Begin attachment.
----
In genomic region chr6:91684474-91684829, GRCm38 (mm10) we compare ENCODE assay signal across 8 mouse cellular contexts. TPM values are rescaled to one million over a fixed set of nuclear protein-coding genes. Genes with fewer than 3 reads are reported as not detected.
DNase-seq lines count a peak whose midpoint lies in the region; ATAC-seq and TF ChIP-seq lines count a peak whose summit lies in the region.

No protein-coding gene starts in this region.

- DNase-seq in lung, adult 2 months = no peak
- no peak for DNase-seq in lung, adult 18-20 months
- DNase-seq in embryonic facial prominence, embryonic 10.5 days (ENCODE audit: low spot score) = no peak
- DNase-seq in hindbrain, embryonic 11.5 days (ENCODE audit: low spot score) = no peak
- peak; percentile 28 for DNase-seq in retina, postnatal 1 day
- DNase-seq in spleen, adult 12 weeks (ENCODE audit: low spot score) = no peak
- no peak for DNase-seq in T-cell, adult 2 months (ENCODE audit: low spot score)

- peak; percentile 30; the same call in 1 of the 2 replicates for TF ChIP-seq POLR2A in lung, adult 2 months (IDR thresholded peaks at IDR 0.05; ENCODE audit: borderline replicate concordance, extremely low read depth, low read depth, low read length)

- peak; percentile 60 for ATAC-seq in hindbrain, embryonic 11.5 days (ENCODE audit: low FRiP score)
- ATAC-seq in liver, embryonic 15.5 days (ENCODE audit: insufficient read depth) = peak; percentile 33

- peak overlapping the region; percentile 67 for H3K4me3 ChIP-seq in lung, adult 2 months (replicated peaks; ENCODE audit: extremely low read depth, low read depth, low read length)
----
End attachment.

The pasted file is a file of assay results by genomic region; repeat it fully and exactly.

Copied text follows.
In genomic region chr6:91684474-91684829, GRCm38 (mm10) we compare ENCODE assay signal across 8 mouse cellular contexts. TPM values are rescaled to one million over a fixed set of nuclear protein-coding genes. Genes with fewer than 3 reads are reported as not detected.
DNase-seq lines count a peak whose midpoint lies in the region; ATAC-seq and TF ChIP-seq lines count a peak whose summit lies in the region.

No protein-coding gene starts in this region.

- DNase-seq in lung, adult 2 months = no peak
- no peak for DNase-seq in lung, adult 18-20 months
- DNase-seq in embryonic facial prominence, embryonic 10.5 days (ENCODE audit: low spot score) = no peak
- DNase-seq in hindbrain, embryonic 11.5 days (ENCODE audit: low spot score) = no peak
- peak; percentile 28 for DNase-seq in retina, postnatal 1 day
- DNase-seq in spleen, adult 12 weeks (ENCODE audit: low spot score) = no peak
- no peak for DNase-seq in T-cell, adult 2 months (ENCODE audit: low spot score)

- peak; percentile 30; the same call in 1 of the 2 replicates for TF ChIP-seq POLR2A in lung, adult 2 months (IDR thresholded peaks at IDR 0.05; ENCODE audit: borderline replicate concordance, extremely low read depth, low read depth, low read length)

- peak; percentile 60 for ATAC-seq in hindbrain, embryonic 11.5 days (ENCODE audit: low FRiP score)
- ATAC-seq in liver, embryonic 15.5 days (ENCODE audit: insufficient read depth) = peak; percentile 33

- peak overlapping the region; percentile 67 for H3K4me3 ChIP-seq in lung, adult 2 months (replicated peaks; ENCODE audit: extremely low read depth, low read depth, low read length)